A potential new treatment for the leading cause of colon cancer

5 Mar 2012

A Queensland team has developed an experimental drug that could improve the treatment of the leading causes of colon cancer: inflammatory bowel diseases.

Dr Rink-­‐Jan Lohman and Professor David Fairlie of UQ’s Institute for Molecular Bioscience (IMB) led the team of researchers that successfully tested the new treatment in a model of ulcerative colitis.

Ulcerative colitis is a disease that causes inflammation of the large intestine, including the colon. Along with Crohn’s Disease, colitis is one of the main forms of inflammatory bowel disease, which affects about 30 million people worldwide.

“We thought that certain enzymes involved in digesting food in the gut may, if uncontrolled, cause inflammatory bowel disease, so we developed a drug that blocks the effects of these enzymes on colon cells,” Dr Lohman said.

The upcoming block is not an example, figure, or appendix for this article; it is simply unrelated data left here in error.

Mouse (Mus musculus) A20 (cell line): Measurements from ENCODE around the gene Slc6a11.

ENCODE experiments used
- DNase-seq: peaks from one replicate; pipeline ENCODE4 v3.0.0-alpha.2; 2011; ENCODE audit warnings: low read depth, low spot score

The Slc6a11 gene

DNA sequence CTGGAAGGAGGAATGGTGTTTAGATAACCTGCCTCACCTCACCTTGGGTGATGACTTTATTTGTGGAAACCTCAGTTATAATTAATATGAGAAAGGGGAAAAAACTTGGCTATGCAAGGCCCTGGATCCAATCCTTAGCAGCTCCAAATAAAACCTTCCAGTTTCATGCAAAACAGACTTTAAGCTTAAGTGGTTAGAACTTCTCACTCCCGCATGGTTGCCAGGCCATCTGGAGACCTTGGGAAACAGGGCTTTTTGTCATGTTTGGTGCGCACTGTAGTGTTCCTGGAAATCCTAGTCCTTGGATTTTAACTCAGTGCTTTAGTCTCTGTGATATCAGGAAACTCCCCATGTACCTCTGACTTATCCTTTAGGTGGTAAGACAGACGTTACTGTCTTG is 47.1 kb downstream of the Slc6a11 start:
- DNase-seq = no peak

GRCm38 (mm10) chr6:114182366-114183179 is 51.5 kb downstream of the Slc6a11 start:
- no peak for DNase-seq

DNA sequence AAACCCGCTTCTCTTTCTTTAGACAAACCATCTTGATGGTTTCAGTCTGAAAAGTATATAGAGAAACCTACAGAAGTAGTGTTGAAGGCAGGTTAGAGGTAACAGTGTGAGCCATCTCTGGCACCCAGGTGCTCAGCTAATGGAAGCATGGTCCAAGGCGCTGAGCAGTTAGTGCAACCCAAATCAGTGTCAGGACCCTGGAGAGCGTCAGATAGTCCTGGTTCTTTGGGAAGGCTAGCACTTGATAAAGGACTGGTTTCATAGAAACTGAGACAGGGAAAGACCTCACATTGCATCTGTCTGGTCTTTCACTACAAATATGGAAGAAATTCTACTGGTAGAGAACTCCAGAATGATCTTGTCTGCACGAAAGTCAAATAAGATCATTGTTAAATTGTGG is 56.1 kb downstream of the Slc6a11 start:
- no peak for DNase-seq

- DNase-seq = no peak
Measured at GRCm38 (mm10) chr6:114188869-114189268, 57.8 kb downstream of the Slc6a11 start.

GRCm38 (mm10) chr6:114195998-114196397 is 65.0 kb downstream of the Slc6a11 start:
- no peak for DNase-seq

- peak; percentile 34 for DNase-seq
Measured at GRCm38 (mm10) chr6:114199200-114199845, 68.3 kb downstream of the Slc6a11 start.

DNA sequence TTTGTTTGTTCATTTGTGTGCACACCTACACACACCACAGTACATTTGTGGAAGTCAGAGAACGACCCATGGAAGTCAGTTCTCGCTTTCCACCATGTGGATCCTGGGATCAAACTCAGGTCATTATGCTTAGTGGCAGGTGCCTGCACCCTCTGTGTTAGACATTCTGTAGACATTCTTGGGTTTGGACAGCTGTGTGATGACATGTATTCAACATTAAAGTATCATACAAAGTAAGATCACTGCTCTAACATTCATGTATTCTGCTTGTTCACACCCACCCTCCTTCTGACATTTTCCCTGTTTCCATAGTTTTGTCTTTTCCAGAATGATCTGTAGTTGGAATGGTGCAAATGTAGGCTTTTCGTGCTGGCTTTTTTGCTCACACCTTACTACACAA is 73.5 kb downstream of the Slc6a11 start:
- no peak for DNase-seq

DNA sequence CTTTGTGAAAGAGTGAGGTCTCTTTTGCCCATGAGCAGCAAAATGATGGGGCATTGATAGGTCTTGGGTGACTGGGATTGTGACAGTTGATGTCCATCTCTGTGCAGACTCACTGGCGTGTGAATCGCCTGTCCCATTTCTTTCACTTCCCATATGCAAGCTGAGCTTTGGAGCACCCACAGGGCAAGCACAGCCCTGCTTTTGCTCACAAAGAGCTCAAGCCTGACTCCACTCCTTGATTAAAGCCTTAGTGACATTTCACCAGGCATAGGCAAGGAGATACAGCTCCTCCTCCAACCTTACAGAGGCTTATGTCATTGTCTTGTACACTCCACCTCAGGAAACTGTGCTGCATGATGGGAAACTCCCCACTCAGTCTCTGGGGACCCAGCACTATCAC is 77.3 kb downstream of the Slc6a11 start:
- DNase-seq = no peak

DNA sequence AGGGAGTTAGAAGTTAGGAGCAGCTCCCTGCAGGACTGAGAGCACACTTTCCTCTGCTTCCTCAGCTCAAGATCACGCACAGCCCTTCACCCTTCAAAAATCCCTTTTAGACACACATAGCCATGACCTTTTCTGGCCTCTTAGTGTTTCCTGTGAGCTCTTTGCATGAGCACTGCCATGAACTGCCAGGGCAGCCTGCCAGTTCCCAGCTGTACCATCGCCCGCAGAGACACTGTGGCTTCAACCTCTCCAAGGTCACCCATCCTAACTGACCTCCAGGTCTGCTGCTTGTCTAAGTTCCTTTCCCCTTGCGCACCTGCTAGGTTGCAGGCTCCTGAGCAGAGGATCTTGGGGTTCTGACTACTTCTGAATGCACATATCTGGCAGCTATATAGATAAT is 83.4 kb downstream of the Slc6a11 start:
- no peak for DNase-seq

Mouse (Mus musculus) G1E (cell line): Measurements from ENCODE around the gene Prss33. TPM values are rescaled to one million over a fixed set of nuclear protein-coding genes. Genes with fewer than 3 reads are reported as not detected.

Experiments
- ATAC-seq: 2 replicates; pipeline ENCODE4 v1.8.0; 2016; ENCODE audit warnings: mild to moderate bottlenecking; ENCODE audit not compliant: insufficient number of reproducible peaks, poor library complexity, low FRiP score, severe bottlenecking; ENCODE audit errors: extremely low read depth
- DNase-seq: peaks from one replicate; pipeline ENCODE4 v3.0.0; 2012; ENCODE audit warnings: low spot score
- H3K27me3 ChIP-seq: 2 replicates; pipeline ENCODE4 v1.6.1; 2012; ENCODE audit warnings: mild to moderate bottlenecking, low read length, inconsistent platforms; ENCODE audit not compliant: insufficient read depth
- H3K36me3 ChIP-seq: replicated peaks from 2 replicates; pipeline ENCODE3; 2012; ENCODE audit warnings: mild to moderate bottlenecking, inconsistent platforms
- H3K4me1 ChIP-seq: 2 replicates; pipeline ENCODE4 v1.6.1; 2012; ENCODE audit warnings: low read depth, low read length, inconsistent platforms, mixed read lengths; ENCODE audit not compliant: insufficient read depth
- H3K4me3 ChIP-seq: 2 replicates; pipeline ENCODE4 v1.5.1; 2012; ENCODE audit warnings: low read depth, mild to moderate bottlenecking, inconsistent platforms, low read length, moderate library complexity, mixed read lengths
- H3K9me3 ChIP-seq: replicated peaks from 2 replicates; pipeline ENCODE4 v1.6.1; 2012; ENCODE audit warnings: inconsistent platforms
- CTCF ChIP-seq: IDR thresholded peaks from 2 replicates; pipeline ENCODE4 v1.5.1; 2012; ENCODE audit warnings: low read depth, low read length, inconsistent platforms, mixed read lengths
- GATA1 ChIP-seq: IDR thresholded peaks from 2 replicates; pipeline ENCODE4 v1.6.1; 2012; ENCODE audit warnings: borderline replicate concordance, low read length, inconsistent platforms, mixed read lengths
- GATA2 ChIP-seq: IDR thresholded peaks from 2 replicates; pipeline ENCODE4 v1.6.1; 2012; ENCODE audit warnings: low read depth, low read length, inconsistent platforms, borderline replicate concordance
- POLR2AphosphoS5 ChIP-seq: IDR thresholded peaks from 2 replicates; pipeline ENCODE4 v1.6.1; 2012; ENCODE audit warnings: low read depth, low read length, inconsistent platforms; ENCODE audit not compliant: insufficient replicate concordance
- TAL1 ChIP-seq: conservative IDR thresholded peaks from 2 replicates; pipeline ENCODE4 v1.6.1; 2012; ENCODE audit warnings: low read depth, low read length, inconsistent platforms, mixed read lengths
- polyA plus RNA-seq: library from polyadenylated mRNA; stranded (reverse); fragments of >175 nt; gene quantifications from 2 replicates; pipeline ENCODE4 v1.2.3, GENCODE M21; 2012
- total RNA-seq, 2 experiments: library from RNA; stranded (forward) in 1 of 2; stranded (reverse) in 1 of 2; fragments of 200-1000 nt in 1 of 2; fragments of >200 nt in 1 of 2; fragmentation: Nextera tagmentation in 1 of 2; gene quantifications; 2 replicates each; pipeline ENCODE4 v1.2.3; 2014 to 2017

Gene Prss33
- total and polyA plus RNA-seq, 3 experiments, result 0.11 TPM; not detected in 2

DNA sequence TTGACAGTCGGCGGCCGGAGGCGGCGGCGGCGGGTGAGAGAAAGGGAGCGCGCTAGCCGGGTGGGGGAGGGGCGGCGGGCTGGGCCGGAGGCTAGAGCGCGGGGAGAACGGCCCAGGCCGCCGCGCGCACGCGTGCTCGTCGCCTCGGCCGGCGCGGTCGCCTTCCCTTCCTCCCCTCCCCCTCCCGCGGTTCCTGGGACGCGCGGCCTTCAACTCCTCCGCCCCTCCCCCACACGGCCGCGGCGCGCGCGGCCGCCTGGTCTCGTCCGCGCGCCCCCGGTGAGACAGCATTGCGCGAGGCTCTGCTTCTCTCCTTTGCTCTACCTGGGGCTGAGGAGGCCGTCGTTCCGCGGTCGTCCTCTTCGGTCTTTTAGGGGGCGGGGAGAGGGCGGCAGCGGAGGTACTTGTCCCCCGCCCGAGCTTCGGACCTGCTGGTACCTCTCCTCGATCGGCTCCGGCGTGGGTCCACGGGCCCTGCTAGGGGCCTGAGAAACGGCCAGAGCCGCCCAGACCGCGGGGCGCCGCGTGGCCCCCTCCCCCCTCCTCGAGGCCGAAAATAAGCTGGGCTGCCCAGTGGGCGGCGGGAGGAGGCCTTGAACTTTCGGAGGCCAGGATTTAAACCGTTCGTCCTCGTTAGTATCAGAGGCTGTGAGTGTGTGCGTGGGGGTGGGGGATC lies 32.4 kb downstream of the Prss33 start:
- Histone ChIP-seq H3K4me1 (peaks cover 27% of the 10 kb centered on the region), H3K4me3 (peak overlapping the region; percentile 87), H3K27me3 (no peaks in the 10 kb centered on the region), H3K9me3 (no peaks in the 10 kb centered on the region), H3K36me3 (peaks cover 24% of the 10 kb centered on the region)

“Not only were we able to treat and prevent the symptoms of the condition, our drug was effective at 10% of the dose of current treatments and it can be given in tablet form rather than injected.”

The researchers believe the drug may show similar benefits in treating other chronic inflammatory diseases, including arthritis. It is also possible that the drug could be used to treat many other types of chronic inflammatory conditions and prevent a variety of cancers from developing.

To move a drug to human trials costs millions of dollars, so the IMB team must secure further funding before their research can advance.

“The process of taking a drug from a promising molecule to a product on the shelves takes years, but discoveries such as these should give sufferers hope that better treatments will hopefully one day be available,” Dr Lohman said.

The study has been published in the Journal of Pharmacology and Experimental Therapeutics.

Media contacts: Rink-Jan Lohman - 07 3346 2988 or r.lohman@uq.edu.au

IMB Communications - 07 3346 2134 or 0418 575 247